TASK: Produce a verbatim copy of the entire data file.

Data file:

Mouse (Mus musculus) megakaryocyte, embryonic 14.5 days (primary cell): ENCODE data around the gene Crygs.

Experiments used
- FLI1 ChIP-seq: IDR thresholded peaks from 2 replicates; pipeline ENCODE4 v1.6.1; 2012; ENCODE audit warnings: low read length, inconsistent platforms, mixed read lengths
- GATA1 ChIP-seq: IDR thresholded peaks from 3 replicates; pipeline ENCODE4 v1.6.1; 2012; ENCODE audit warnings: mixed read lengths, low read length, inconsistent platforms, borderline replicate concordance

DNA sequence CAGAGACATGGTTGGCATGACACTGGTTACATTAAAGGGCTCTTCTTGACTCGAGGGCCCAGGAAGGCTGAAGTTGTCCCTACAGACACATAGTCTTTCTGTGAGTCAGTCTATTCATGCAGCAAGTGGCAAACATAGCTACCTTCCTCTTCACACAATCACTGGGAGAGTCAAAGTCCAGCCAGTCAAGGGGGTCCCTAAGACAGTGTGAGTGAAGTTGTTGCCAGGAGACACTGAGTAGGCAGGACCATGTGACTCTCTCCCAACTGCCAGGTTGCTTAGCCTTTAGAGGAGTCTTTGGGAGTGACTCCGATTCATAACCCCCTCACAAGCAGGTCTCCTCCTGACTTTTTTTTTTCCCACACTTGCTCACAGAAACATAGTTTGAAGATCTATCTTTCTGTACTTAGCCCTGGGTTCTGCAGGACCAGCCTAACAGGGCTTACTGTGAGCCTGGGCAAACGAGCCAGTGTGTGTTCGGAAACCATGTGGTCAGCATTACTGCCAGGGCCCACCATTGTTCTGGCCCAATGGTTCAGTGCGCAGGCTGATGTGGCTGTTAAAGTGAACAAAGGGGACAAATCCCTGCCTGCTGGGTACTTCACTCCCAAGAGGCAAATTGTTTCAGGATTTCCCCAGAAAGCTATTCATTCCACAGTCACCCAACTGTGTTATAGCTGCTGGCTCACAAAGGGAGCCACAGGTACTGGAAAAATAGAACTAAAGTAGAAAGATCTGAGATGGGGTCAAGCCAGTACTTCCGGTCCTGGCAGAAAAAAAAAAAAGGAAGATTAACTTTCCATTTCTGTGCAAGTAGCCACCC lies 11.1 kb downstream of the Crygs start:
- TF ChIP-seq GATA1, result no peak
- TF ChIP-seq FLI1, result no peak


Mouse (Mus musculus) megakaryocyte, embryonic 14.5 days (primary cell): ENCODE data around the gene Crygs.

Experiments used
- FLI1 ChIP-seq: IDR thresholded peaks from 2 replicates; pipeline ENCODE4 v1.6.1; 2012; ENCODE audit warnings: low read length, inconsistent platforms, mixed read lengths
- GATA1 ChIP-seq: IDR thresholded peaks from 3 replicates; pipeline ENCODE4 v1.6.1; 2012; ENCODE audit warnings: mixed read lengths, low read length, inconsistent platforms, borderline replicate concordance

DNA sequence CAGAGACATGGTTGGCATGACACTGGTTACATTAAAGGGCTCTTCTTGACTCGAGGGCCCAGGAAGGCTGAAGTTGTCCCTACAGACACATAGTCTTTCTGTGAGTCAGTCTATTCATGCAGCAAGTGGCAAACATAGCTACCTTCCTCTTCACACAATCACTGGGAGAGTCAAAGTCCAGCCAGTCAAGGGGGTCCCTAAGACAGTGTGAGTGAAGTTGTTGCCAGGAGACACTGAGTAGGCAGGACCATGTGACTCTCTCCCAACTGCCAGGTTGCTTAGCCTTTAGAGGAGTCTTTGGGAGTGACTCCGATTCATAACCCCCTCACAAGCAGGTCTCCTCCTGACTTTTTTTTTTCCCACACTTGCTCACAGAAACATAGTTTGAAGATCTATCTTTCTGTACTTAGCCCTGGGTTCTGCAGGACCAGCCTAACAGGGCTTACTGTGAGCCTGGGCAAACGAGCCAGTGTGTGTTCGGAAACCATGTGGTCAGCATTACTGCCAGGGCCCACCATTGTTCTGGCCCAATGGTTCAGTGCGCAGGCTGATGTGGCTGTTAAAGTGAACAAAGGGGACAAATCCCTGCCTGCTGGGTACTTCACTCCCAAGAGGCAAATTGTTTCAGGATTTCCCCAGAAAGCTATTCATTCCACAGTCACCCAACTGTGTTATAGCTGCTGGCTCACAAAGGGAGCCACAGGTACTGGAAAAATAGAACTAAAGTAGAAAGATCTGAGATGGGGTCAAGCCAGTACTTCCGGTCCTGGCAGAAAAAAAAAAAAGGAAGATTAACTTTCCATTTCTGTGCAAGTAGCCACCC lies 11.1 kb downstream of the Crygs start:
- TF ChIP-seq GATA1, result no peak
- TF ChIP-seq FLI1, result no peak